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A Certain Tendency of the Hollywood Cinema, 1930-1980 / Edition 1

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Overview

Robert B. Ray examines the ideology of the most enduringly popular cinema in the world—the Hollywood movie. Aided by 364 frame enlargements, he describes the development of that historically overdetermined form, giving close readings of five typical instances: Casablanca, It's a Wonderful Life, The Man Who Shot Liberty Valance, The Godfather, and Taxi Driver. Like the heroes of these movies, American filmmaking has avoided commitment, in both plot and technique. Instead of choosing left or right, avant-garde or tradition, American cinema tries to have it both ways.

Although Hollywood's commercial success has led the world audience to equate the American cinema with film itself, Hollywood filmmaking is a particular strategy designed to respond to specific historical situations. As an art restricted in theoretical scope but rich in individual variations, the American cinema poses the most interesting question of popular culture: Do dissident forms have any chance of remaining free of a mass medium seeking to co-opt them?

Looks at the themes of popular mythology in American movies from the 30's to the 80's. Themes include adventure versus family values, glamour versus simplicity.

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Editorial Reviews

New York Times Book Review
An informative and stimulating book that explores our popular mythology through illuminating discussions of commercially successful films ranging from Casablanca to Taxi Driver.
From the Publisher
"An informative and stimulating book that explores our popular mythology through illuminating discussions of commercially successful films ranging from Casablanca to Taxi Driver."New York Times Book Review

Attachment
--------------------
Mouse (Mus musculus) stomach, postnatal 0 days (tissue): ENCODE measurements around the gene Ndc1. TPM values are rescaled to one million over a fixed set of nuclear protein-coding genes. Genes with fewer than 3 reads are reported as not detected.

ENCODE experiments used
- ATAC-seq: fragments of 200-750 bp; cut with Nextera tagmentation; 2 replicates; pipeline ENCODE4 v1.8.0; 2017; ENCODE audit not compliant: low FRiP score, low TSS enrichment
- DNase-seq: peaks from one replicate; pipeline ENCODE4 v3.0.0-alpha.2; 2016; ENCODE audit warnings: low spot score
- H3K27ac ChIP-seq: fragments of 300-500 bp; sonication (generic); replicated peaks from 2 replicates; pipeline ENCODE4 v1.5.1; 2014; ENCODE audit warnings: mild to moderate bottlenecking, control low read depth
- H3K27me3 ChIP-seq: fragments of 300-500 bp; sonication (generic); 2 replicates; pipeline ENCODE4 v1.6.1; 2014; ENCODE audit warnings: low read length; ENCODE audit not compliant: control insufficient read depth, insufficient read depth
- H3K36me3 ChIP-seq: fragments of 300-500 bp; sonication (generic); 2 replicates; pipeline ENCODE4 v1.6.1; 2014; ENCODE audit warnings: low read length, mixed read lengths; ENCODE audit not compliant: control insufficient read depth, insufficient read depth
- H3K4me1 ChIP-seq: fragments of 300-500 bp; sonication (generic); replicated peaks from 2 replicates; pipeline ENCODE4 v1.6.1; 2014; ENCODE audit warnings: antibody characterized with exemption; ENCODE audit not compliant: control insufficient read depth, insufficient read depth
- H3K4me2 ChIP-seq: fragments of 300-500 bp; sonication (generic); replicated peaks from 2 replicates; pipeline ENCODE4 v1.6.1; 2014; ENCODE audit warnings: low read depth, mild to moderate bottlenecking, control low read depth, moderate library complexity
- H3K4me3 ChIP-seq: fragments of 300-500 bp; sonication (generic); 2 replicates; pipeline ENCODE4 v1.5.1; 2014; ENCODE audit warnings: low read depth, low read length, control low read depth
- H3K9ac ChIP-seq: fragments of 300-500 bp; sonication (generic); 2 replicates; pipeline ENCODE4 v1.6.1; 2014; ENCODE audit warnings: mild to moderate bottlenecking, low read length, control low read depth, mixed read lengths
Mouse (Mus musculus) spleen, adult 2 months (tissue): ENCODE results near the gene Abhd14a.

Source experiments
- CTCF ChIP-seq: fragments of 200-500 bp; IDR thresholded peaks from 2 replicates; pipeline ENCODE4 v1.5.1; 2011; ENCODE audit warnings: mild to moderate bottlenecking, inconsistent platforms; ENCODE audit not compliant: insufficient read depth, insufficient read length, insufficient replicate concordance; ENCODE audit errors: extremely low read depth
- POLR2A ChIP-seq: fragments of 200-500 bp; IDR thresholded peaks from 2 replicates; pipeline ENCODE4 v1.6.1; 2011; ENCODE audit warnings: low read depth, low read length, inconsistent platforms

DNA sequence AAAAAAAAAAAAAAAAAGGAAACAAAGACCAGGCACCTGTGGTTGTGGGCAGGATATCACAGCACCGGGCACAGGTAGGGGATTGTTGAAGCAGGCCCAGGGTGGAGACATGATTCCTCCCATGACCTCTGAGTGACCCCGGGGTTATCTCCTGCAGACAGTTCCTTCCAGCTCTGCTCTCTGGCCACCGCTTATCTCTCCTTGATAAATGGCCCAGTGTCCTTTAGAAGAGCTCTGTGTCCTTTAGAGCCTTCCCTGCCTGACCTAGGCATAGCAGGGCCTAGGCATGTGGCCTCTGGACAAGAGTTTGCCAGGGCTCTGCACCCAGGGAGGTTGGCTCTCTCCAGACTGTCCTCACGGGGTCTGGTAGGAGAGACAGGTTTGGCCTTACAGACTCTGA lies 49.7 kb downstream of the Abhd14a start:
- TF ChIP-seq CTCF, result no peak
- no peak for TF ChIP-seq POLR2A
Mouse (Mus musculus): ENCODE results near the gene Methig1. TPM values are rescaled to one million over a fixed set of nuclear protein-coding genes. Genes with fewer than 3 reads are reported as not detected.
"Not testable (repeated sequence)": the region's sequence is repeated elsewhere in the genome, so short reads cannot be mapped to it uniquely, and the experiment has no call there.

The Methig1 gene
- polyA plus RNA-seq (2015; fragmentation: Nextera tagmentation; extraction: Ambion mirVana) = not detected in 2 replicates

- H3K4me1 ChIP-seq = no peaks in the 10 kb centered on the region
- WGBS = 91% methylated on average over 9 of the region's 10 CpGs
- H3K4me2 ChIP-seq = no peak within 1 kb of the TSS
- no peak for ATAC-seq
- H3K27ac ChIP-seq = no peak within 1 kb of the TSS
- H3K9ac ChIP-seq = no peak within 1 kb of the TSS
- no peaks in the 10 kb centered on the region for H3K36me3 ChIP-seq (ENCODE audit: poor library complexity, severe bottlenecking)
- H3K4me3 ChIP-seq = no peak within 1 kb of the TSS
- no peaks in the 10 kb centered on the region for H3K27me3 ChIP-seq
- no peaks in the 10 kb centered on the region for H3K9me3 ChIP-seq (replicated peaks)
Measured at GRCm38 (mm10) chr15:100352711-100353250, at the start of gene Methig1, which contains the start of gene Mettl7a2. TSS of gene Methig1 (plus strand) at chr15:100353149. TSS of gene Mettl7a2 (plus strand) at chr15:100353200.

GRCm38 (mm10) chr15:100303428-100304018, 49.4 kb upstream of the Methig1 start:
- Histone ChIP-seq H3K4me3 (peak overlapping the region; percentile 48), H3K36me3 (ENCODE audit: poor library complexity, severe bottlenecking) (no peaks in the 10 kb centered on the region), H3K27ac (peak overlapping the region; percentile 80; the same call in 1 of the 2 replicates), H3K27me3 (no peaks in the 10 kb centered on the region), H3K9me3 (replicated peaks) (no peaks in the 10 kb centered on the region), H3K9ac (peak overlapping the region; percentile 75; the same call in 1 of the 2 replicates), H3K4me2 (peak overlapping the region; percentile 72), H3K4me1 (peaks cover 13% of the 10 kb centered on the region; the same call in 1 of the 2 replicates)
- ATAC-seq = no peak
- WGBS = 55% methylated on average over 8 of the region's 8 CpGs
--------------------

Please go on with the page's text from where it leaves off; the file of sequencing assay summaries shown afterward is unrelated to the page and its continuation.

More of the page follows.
New York Times Book Review
An informative and stimulating book that explores our popular mythology through illuminating discussions of commercially successful films ranging from Casablanca to Taxi Driver.
Library Journal
Ray's major theory is that all American films, no matter how different on the surface, are a result of the same Hollywood ``mythology.'' Therefore, none is truly original enough to be the product of an auteur. He demonstrates this by the discussion and comparison of films such as Casablanca , It's a Wonderful Life , and The Godfather. He makes extensive use of frame enlargements and, in some cases, their matching dialogue, to analyze the films closely. Ray quotes from many other film theories as well as expounding his own. His style is strong and interesting, but this is heavy going for all but the most devoted cineaste. For large cinema collections. Roy Liebman, California State Univ. Lib., Los Angeles
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Product Details

  • ISBN-13: 9780691101743
  • Publisher: Princeton University Press
  • Publication date: 5/1/1985
  • Edition description: New Edition
  • Edition number: 1
  • Pages: 424
  • Product dimensions: 6.11 (w) x 9.18 (h) x 1.04 (d)

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